I’m continuing my Halloween season with a focus on zombie films. Zombies have become something of a cultural icon in a way that few movie monsters have, but a lot of the contemporary depictions of the zombie are rooted in George Romero’s Night of the Living Dead (1968), which conveniently ignores the folklore roots of the zombie, and turns this shambling shell of voodoo magic into a brains-munching cliché.
So today I’m going to highlight the original three zombie films which are well worth a watch!
White Zombie (1932)
White Zombie was an independent film that starred Bela Lugosi as the villainous voodoo master, Murder Legendre. It tells the tale of a couple who arrive in Haiti, Neil and Madeleine. Madeleine catches the eye of the local plantation owner, Charles, and he tries to enlist Murder’s help in getting her to marry him instead of Neil. Instead Murder turns Madeleine into a zombie (as you do), and Neil races to free his beloved.
Eagle-eyed viewers spotted sets rented from previous Universal films, including Dracula, Frankenstein and The Cat and the Canary. It didn’t achieve the same critical acclaim as other horror films of the time. But despite its wonky acting, it’s gone on to become something of a cult favourite. It even inspired the name of metal band White Zombie.
Pick up a DVD copy on Amazon here.
I Walked With A Zombie (1943)
Val Lewton’s atmospheric classic tells the story of Betsy, a Canadian nurse charged with the care of Jessica, the catatonic wife of a sugar plantation owner. In attempting to unravel the root of Jessica’s condition, Betsy uncovers a mess of adultery, alcoholism, calypso and voodoo. It’s certainly an interesting take on voodoo practices. That said, it does raise some problematic questions around race.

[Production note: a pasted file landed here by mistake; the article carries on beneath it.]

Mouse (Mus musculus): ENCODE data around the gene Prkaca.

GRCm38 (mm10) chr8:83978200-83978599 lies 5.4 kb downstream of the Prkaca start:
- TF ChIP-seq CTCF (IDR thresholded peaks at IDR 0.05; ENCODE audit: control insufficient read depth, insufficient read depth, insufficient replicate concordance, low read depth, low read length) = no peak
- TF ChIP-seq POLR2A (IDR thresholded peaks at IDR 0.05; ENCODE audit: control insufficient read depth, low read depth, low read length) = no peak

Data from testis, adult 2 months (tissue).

The RKO films instigated by Val Lewton often remained ambiguous, never explaining events as either rational or supernatural in cause. I Walked With A Zombie is no different. It’s entirely possible that Jessica IS a zombie…or her illness could have a perfectly rational cause, and those around her are operating under a delusion.
You can watch the trailer here!
Plague of the Zombies (1966)
This Hammer Horror classic is my favourite of the pre-Romero zombie films for many reasons, not least its pacey plot and gorgeous set design. It tells the story of a Cornish village where people are dying and no one knows why. The local doctor sends for Sir James Forbes, played by Andre Morell, to try and uncover what’s happening. When they realise that empty coffins are being buried, they know something is afoot. It all leads to the tin mine of the local squire, played by John Carson.
Naturally Sir James has to unravel exactly what the squire is doing, and why, in order to end the plague and rescue his daughter from the squire’s evil clutches. Being a Hammer film, this is all happening in the 1860s. It was actually shot back-to-back with another B-feature, The Reptile, also set in Cornwall and dealt with strange influences brought back from the mysterious world of ‘abroad’.
If this trailer doesn’t make you want to watch it, nothing will.
What all three films have in common is the voodoo element – no viruses, radiation, or mutations here. All of the zombies can be, and are, controlled by a single figure. They become weapons wielded by this nefarious villain. Obviously this brings an element of closure to the stories that is missing from the later films. You only have to stop one character, rather than a rampaging horde.
In some ways I think it’s a pity that the contemporary narratives all rely on blood, guts and brains. These earlier zombie films managed to generate a degree of atmosphere and just plain weirdness that you don’t get in films like World War Z or Dawn of the Dead. Then again, it’s difficult to do these zombies for fancy dress!
If you prefer these zombies, you might enjoy my weird Western, To Kill A Dead Man.
Have you seen any of these classic zombie films?
Who is the skeleton in the floor?
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